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PARIS — Dominique Gonzalez-Foerster may be the artist Nicolas Ghesquière calls “the most inspiring of her generation,” but she’s also one of the art world’s least pretentious new stars.

While others chase celebrity, Gonzalez-Foerster has opted for collaboration, regularly teaming up with French artist Philippe Parreno or Pierre Huyghe, winner of last year’s prestigious Hugo Boss Prize.

This story first appeared in the March 20, 2003 issue of WWD. Subscribe Today.

Still, engrossed in a telephone conversation with Huyghe, she doesn’t debate the theoretical intricacies of their cutting-edge work, nor does she speculate on the state of the art market. They brainstorm about where to go later for the best couscous. Having made a name on the international art scene with complex work that explores how individuals relate to their environments, Gonzalez-Foerster is an easygoing type who loves wearing Balenciaga.

As well she should. The 37-year-old artist recently hooked up with Ghesquière to create Balenciaga boutiques in Paris and New York. Their raw spaces bring together natural and synthetic landscapes and provide a radical shopping experience. Beneath images of moving skies spread across the ceiling, the shop floor is filled with boulder-sized rocks and angular arrangements of steel, fiberglass and aluminum that call to mind the architecture of Albert Frey, the Palm Springs modernist.

In fact, the shops were inspired by a trip to California, where the artist trekked through Palm Springs and Death Valley, finding fodder in the barren topography, the endless blue sky — and Frey’s distinctive structures.

“The contrast between desolation and drama in the landscape there is amazing,” says Gonzalez-Foerster. “The relation between the landscape and architecture, and the way it fits into the landscape to create an atmosphere, was very interesting.”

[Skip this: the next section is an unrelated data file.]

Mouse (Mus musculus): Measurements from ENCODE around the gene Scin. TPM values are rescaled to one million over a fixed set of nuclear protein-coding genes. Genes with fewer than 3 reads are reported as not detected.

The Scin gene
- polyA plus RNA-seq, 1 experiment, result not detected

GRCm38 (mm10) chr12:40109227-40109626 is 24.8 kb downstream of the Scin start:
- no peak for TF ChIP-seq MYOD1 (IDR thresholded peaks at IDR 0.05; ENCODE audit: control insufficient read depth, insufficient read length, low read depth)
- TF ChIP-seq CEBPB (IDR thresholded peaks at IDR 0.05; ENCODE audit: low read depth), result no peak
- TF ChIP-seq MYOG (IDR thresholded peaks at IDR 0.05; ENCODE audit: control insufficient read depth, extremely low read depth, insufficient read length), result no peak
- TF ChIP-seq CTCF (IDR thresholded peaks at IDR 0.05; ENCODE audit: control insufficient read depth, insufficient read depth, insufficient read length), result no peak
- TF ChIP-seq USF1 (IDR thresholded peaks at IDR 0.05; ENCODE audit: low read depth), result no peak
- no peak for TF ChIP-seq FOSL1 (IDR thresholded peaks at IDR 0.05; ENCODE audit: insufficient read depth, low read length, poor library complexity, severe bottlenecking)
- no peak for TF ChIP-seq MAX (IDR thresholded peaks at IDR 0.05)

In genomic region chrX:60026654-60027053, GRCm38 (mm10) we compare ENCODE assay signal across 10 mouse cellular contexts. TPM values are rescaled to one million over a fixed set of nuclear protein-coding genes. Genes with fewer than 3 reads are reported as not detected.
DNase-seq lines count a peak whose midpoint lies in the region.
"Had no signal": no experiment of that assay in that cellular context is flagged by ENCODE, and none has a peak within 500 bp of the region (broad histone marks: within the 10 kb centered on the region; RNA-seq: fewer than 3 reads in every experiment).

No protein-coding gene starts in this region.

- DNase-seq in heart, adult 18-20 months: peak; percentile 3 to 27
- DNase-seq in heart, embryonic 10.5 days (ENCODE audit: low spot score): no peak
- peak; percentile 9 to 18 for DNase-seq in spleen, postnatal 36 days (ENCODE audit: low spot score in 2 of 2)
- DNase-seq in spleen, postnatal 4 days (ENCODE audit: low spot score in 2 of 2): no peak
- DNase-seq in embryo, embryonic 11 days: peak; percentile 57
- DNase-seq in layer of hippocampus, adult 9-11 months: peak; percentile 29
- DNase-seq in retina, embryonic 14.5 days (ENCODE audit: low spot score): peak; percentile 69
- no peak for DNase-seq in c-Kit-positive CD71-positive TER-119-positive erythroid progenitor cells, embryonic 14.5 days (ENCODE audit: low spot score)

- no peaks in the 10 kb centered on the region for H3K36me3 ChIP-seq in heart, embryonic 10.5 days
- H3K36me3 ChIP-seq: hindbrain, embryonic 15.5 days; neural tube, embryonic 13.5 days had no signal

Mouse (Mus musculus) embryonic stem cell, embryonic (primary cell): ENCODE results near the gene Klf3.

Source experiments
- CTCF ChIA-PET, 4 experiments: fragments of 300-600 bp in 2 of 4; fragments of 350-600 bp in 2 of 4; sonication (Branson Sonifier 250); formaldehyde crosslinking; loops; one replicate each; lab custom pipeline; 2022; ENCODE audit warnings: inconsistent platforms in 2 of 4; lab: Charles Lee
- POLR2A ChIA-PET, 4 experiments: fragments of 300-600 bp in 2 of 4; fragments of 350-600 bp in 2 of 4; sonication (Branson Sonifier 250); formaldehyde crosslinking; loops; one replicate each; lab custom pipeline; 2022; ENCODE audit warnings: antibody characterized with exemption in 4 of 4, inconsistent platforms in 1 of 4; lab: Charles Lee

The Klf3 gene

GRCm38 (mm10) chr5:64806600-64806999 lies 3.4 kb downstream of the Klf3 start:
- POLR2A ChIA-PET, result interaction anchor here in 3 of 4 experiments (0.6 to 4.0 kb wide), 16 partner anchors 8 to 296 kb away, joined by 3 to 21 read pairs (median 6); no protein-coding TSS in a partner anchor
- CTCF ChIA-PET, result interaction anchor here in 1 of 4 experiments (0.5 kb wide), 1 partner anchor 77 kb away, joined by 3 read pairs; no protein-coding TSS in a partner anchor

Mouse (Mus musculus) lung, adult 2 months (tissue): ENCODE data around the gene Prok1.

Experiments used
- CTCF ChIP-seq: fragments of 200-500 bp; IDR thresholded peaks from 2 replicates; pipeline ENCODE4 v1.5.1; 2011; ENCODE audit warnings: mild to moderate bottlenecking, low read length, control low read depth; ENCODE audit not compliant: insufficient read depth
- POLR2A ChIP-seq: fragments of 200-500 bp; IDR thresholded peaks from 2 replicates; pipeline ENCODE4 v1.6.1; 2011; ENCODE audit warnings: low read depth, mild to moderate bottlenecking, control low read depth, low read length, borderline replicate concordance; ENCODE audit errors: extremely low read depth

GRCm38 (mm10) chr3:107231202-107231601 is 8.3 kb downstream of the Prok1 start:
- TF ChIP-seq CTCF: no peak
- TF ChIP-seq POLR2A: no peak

It is unusual for an artist so freely to cross the line separating the rarified worlds of the gallery and the boutique, but Gonzalez-Foerster’s work has always defied easy definition.

Perhaps the most widely known example of that spirit was the Annlee project, which was the subject of an exhibition at the San Francisco Museum of Modern Art that closed this month. Initiated by Huyghe and Parreno, Annlee was a simple manga Japanese cartoon character lent to various artists — including Gonzalez-Foerster, Joe Scanlan and Liam Gillick — who in turn created a narrative around her. With each contribution, Annlee’s so-called personality grew in complexity and depth, until she was destroyed.

“When I get together with someone like Pierre or Philippe, it’s just more new information coming together,” she explains. “That exchange can be the beginning of something very interesting.”

Her work runs from fuzzy travel pictures to films charting city landscapes, from an installation Paris commissioned for its Bonne Nouvelle metro stop to a box-like cement structure Gonzalez-Foerster erected in a park for an exhibit last year in Kassel, Germany. It is not only her love of collaboration, but the range of her work that makes the artist an intriguing figure on the art scene.

“I guess you could call me a visual artist,” she explains. “But I’d prefer to be called a space artist. You see, my thing is space, which is constantly changing by the way people interact with it.”

In any case, Gonzalez-Foerster has no intention of pinning herself down. “I’d feel imprisoned if I stuck to one style,” she says. “Having a signature style, which is the big thing in the art market right now, isn’t my thing. I focus on process rather than product. I can explore the notion of space as equally in a film as in a shop. Each new format is a new opportunity to be an artist, to enlarge the vocabulary.

“Hybrid,” she concludes, “is the most interesting thing.”

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